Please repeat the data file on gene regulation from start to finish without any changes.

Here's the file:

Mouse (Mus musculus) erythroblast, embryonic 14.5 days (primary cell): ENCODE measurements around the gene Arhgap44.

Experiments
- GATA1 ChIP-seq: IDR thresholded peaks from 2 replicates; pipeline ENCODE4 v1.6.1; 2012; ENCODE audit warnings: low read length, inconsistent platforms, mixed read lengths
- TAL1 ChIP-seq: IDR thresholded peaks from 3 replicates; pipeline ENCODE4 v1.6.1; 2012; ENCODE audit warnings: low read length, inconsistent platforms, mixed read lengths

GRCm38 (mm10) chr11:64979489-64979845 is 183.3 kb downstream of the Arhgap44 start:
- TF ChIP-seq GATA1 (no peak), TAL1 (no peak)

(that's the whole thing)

Mouse (Mus musculus) erythroblast, embryonic 14.5 days (primary cell): ENCODE measurements around the gene Arhgap44.

Experiments
- GATA1 ChIP-seq: IDR thresholded peaks from 2 replicates; pipeline ENCODE4 v1.6.1; 2012; ENCODE audit warnings: low read length, inconsistent platforms, mixed read lengths
- TAL1 ChIP-seq: IDR thresholded peaks from 3 replicates; pipeline ENCODE4 v1.6.1; 2012; ENCODE audit warnings: low read length, inconsistent platforms, mixed read lengths

GRCm38 (mm10) chr11:64979489-64979845 is 183.3 kb downstream of the Arhgap44 start:
- TF ChIP-seq GATA1 (no peak), TAL1 (no peak)